HACTL’s quality assurance auditors and trainers attended IATA’s three-day live animals cargo logistics management course in preparation for the audit and the company modified its audit checklists and training materials to comply with the new, higher standards. A review of HACTL’s standard operating procedures also took place, in addition to the company running several staff training and briefing sessions.

    A month later, in April, Turkish Cargo announced that it had become the first air cargo airline to achieve all three CEIV certifications. Having satisfied the requirements for the certifications in the wake of the training, assessment and validation processes created by IATA, the carrier says its objective was to raise the bar in performance and operations related to the transport of special cargo products and to ensure continuous improvement and compliance with the highest standards.

    The airline’s chief cargo officer Turhan Ozen explains: “At a time like this, we see how vital the air cargo industry is for trade all around the world. We really set great store by the IATA CEIV certificates, as they prove that we meet the international standards for our special cargo operations during such a vulnerable and critical period.”

    Adapting for the future

    As IATA points out, the coronavirus crisis has exposed those challenges that the industry faces pertaining to the capacity of organisations to pivot rapidly to the evolving situation, in addition to showing the necessity of having globally aligned and harmonised standards when transporting pharmaceuticals.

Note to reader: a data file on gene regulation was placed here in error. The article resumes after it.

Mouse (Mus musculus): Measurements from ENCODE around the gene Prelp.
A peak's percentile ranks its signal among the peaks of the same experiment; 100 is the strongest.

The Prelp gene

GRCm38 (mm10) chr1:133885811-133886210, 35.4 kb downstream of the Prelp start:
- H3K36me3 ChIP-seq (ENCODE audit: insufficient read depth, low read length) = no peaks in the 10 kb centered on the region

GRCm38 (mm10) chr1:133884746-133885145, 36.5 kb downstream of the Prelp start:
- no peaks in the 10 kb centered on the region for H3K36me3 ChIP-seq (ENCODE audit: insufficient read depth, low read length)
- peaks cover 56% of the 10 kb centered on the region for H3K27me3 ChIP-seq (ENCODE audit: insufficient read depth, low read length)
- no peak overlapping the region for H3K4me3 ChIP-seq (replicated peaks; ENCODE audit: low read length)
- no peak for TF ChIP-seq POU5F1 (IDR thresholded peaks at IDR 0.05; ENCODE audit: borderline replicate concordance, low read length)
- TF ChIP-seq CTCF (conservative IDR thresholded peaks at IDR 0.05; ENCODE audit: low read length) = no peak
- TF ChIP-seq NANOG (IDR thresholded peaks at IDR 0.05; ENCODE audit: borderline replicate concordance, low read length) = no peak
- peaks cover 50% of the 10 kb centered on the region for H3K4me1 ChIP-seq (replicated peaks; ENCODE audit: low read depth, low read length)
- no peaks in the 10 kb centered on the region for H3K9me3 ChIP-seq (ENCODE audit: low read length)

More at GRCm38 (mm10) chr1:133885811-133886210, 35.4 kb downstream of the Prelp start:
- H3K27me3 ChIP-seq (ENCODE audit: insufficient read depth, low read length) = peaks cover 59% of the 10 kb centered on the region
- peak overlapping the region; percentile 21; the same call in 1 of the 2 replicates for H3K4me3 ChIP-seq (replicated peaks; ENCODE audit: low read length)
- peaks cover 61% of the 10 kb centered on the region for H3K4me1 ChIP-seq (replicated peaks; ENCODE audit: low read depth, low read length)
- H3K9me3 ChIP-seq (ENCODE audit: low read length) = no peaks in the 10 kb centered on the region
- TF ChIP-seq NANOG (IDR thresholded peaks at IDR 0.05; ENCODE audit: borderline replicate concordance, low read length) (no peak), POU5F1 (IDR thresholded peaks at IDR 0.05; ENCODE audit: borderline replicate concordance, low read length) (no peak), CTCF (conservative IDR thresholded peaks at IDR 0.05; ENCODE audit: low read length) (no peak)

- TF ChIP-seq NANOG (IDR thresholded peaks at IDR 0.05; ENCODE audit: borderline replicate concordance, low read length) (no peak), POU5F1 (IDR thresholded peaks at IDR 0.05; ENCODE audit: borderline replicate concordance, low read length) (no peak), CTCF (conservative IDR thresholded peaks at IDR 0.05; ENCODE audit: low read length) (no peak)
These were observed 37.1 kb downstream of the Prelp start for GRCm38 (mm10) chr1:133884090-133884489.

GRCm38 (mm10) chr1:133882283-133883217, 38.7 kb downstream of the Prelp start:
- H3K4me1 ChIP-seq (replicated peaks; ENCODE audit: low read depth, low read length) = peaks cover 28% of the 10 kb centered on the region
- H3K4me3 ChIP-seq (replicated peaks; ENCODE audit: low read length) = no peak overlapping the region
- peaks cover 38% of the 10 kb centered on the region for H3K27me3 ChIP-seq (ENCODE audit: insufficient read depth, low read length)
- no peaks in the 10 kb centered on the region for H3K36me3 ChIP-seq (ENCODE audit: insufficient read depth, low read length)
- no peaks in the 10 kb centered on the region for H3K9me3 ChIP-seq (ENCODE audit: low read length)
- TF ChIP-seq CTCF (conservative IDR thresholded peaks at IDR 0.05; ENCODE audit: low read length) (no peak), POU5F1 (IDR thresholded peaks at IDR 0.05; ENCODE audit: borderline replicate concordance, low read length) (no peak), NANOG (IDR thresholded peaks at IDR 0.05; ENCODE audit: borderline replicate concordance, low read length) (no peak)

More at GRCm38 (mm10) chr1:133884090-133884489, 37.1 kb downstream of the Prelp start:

“Being part of such a programme will be a significant advantage in building confidence and trust in a collaborative environment where the integrity of such sensitive products is maintained throughout the handling and transport journey until the products reach their end customers.”

    Air cargo has helped the air transport industry through these uncertain times and, going forward, IATA says it will continue to ensure that its CEIV programmes remain relevant to the needs of the industry and adapt standards and programmes according to the prevailing regulations.

    That way, it can build upon the successful platform of the CEIV programmes to explore the extension of certifications to other critical areas where the air cargo industry faces challenges. One area of concern for IATA’s members for instance is the shipment of lithium batteries. Tackling the problems surrounding conduct, as well as the capacity of supply chain partners, would ultimately address safety issues with the transportation of this particular category of goods.